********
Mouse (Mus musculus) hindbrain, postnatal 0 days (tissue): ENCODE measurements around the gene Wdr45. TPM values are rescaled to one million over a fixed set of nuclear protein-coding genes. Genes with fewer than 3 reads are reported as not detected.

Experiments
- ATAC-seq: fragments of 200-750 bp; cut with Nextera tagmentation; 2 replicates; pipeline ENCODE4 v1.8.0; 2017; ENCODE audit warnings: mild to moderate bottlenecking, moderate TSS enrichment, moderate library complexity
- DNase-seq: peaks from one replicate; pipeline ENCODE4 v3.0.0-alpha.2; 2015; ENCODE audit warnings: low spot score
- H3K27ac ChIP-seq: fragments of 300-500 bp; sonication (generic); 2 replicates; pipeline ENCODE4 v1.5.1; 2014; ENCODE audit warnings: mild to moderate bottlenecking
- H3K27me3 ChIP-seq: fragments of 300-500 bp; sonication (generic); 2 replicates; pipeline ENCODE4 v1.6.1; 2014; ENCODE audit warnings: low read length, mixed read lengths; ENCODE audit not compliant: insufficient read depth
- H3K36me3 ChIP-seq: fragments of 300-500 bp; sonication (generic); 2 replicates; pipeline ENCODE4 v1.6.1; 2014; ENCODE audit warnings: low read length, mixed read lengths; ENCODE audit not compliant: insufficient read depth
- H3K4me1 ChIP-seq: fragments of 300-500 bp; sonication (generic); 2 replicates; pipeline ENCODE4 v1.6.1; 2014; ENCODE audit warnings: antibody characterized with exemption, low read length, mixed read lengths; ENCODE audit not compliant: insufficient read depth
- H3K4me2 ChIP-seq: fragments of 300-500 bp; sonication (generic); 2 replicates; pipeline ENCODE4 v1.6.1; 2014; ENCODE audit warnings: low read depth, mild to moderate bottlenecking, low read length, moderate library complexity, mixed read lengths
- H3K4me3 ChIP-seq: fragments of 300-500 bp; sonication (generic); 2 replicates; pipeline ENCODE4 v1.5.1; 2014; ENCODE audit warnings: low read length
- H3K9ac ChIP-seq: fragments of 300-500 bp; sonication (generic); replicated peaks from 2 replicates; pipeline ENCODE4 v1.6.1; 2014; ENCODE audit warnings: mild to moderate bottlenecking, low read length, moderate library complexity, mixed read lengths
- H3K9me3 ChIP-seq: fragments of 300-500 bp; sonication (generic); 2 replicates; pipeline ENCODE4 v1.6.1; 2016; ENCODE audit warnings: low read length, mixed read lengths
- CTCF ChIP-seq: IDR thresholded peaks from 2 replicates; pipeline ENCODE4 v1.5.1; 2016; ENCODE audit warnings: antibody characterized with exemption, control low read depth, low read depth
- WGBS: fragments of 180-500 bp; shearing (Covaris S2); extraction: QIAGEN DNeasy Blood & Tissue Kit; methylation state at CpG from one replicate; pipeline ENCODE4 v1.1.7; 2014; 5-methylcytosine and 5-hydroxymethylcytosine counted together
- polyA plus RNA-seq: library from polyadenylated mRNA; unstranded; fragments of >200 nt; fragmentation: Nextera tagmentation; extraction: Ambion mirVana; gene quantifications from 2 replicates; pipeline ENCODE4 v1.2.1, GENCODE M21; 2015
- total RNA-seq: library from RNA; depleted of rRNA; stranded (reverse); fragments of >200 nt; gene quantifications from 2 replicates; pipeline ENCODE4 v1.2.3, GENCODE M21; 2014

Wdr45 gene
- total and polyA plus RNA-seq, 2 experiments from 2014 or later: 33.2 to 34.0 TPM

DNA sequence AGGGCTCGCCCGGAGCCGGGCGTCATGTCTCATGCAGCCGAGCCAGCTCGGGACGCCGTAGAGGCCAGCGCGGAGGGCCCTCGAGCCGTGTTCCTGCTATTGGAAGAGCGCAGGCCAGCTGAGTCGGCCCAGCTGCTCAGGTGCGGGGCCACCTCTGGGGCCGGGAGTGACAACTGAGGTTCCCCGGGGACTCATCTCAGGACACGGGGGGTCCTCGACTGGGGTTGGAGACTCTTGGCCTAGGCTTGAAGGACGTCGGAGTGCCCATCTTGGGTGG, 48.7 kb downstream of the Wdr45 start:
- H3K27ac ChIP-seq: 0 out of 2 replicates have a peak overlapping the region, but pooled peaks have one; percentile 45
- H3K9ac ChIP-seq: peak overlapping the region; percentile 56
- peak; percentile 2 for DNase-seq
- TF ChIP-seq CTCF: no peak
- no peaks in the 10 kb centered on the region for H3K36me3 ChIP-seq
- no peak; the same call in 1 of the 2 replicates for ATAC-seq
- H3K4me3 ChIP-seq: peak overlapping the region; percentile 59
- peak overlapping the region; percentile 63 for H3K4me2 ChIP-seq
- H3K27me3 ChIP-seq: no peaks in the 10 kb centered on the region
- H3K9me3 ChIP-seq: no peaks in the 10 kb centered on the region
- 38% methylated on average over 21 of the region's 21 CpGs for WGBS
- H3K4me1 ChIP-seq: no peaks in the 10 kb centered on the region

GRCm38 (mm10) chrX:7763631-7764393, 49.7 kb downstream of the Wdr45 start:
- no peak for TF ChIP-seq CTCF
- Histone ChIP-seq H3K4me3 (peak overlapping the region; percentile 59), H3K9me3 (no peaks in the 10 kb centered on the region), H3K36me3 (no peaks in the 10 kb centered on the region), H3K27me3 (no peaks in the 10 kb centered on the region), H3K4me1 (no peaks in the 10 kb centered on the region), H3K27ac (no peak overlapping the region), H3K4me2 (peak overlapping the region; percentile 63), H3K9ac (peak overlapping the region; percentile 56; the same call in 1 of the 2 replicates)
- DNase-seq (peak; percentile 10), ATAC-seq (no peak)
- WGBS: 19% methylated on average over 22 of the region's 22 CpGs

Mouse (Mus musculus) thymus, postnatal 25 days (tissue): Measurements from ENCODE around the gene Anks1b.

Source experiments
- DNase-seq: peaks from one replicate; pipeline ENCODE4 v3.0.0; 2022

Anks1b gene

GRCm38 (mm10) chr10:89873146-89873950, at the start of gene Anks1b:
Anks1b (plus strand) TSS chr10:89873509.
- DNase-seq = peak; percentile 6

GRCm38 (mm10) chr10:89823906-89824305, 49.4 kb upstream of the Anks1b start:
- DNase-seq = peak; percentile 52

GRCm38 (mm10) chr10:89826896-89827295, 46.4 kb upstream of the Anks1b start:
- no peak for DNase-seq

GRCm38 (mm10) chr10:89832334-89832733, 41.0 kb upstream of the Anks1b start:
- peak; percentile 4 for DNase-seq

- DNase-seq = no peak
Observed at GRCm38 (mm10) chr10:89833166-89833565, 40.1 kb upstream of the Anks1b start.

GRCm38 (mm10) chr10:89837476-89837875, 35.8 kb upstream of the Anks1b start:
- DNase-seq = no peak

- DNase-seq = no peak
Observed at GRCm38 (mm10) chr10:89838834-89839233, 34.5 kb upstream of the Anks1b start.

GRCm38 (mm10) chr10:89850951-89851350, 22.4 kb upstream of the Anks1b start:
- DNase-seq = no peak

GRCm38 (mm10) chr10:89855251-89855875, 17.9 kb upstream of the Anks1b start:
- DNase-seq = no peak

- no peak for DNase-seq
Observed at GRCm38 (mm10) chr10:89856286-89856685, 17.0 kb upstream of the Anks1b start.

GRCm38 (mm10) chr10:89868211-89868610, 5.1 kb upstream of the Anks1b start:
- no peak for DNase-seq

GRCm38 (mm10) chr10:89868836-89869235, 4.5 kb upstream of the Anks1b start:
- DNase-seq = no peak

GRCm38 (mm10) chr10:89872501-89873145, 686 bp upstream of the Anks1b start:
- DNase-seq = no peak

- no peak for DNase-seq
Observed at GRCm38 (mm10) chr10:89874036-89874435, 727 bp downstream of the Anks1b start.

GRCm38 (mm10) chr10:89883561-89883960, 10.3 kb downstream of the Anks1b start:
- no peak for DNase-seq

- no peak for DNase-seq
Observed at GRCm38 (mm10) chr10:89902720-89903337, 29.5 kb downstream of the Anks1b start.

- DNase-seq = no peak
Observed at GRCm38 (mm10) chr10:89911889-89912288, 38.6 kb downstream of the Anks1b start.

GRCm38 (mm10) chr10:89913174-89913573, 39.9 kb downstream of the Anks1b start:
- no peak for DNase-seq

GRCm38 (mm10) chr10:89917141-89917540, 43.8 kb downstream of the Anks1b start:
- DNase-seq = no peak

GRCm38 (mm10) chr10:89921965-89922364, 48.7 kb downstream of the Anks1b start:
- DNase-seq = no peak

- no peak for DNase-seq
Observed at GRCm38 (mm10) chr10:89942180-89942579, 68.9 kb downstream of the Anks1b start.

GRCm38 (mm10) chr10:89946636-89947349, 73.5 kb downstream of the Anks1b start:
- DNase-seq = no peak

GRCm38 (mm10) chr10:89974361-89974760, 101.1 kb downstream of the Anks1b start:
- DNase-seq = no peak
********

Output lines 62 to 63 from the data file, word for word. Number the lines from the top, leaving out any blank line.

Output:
GRCm38 (mm10) chr10:89868211-89868610, 5.1 kb upstream of the Anks1b start:
- no peak for DNase-seq